LTO Visibility

LTO visibility is a property of an entity that specifies whether it can be referenced from outside the current LTO unit. A linkage unit is a set of translation units linked together into an executable or DSO, and a linkage unit’s LTO unit is the subset of the linkage unit that is linked together using link-time optimization; in the case where LTO is not being used, the linkage unit’s LTO unit is empty. Each linkage unit has only a single LTO unit.

The LTO visibility of a class is used by the compiler to determine which classes the whole-program devirtualization (-fwhole-program-vtables) and control flow integrity (-fsanitize=cfi-vcall) features apply to. These features use whole-program information, so they require the entire class hierarchy to be visible in order to work correctly.

If any translation unit in the program uses either of the whole-program devirtualization or control flow integrity features, it is effectively an ODR violation to define a class with hidden LTO visibility in multiple linkage units. A class with public LTO visibility may be defined in multiple linkage units, but the tradeoff is that the whole-program devirtualization and control flow integrity features can only be applied to classes with hidden LTO visibility. A class’s LTO visibility is treated as an ODR-relevant property of its definition, so it must be consistent between translation units.

In translation units built with LTO, LTO visibility is based on the class’s symbol visibility as expressed at the source level (i.e. the __attribute__((visibility("..."))) attribute, or the -fvisibility= flag) or, on the Windows platform, the dllimport and dllexport attributes. When targeting non-Windows platforms, classes with a visibility other than hidden visibility receive public LTO visibility. When targeting Windows, classes with dllimport or dllexport attributes receive public LTO visibility. All other classes receive hidden LTO visibility. Classes with internal linkage (e.g. classes declared in unnamed namespaces) also receive hidden LTO visibility.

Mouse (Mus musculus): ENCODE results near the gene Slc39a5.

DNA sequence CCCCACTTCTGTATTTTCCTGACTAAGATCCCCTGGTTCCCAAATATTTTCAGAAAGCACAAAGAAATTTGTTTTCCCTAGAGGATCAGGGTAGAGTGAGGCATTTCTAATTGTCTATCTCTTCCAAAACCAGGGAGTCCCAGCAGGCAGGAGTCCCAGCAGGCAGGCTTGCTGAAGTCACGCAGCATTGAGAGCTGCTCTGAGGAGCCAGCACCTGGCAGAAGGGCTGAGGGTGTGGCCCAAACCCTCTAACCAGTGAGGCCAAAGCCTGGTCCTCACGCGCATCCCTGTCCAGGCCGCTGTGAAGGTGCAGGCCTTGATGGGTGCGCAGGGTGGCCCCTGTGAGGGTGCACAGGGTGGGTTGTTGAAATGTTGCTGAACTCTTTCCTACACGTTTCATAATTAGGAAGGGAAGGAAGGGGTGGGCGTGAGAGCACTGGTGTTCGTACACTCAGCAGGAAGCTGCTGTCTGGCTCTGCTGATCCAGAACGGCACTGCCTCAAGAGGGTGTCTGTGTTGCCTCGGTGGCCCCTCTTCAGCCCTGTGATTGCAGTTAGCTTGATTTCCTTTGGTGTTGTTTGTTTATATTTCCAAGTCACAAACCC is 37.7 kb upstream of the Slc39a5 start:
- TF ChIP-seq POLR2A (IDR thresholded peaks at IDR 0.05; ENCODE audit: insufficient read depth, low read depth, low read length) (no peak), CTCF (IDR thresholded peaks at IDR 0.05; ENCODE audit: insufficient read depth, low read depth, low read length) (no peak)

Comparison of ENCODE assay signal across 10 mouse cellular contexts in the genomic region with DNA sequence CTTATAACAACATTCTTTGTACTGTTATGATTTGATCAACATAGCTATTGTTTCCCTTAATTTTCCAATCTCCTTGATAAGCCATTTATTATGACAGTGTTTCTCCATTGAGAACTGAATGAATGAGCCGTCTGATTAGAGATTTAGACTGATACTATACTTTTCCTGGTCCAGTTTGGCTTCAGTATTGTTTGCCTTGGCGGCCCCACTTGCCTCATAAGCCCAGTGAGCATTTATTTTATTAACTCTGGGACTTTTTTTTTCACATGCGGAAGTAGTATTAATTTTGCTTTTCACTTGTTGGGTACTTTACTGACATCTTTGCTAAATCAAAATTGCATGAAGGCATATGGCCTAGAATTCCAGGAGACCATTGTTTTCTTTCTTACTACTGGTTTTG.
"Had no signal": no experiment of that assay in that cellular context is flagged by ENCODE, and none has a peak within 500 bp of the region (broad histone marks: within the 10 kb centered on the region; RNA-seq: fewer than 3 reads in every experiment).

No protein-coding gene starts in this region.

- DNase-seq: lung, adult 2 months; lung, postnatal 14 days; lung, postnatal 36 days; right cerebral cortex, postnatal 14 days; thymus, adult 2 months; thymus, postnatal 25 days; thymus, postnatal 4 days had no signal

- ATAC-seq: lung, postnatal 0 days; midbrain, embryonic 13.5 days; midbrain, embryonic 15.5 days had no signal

A class defined in a translation unit built without LTO receives public LTO visibility regardless of its object file visibility, linkage or other attributes.

This mechanism will produce the correct result in most cases, but there are two cases where it may wrongly infer hidden LTO visibility.

  1. As a corollary of the above rules, if a linkage unit is produced from a combination of LTO object files and non-LTO object files, any hidden visibility class defined in both a translation unit built with LTO and a translation unit built without LTO must be defined with public LTO visibility in order to avoid an ODR violation.
  2. Some ABIs provide the ability to define an abstract base class without visibility attributes in multiple linkage units and have virtual calls to derived classes in other linkage units work correctly. One example of this is COM on Windows platforms. If the ABI allows this, any base class used in this way must be defined with public LTO visibility.

Classes that fall into either of these categories can be marked up with the [[clang::lto_visibility_public]] attribute. To specifically handle the COM case, classes with the __declspec(uuid()) attribute receive public LTO visibility. On Windows platforms, clang-cl’s /MT and /MTd flags statically link the program against a prebuilt standard library; these flags imply public LTO visibility for every class declared in the std and stdext namespaces.